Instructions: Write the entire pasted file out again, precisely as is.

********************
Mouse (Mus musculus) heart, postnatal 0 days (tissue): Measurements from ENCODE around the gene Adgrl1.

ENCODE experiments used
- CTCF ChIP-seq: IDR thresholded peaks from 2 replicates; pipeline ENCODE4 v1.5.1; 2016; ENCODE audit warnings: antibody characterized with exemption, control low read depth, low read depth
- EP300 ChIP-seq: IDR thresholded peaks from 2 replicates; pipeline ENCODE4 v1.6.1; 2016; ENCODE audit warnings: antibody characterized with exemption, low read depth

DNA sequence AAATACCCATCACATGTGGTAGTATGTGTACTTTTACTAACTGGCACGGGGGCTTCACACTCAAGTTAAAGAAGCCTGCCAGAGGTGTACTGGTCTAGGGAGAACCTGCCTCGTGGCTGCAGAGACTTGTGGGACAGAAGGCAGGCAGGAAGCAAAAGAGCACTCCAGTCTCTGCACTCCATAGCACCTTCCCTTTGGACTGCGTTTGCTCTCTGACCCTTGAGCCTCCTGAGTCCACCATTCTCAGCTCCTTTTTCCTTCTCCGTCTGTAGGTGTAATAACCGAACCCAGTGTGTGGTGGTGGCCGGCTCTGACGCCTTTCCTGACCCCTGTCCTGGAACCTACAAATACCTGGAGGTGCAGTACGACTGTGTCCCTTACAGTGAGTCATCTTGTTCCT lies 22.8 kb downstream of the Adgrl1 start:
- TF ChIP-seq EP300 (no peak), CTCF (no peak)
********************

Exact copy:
Mouse (Mus musculus) heart, postnatal 0 days (tissue): Measurements from ENCODE around the gene Adgrl1.

ENCODE experiments used
- CTCF ChIP-seq: IDR thresholded peaks from 2 replicates; pipeline ENCODE4 v1.5.1; 2016; ENCODE audit warnings: antibody characterized with exemption, control low read depth, low read depth
- EP300 ChIP-seq: IDR thresholded peaks from 2 replicates; pipeline ENCODE4 v1.6.1; 2016; ENCODE audit warnings: antibody characterized with exemption, low read depth

DNA sequence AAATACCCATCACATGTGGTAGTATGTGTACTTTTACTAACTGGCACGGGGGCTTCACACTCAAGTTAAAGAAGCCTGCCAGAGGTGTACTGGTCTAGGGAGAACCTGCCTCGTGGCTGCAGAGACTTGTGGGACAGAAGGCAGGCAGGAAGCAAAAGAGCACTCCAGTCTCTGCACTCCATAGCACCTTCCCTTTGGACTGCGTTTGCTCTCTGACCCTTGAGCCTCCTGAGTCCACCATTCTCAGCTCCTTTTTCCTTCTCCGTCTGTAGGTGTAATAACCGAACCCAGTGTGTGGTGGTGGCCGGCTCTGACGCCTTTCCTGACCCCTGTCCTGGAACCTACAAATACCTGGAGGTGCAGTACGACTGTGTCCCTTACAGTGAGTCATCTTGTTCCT lies 22.8 kb downstream of the Adgrl1 start:
- TF ChIP-seq EP300 (no peak), CTCF (no peak)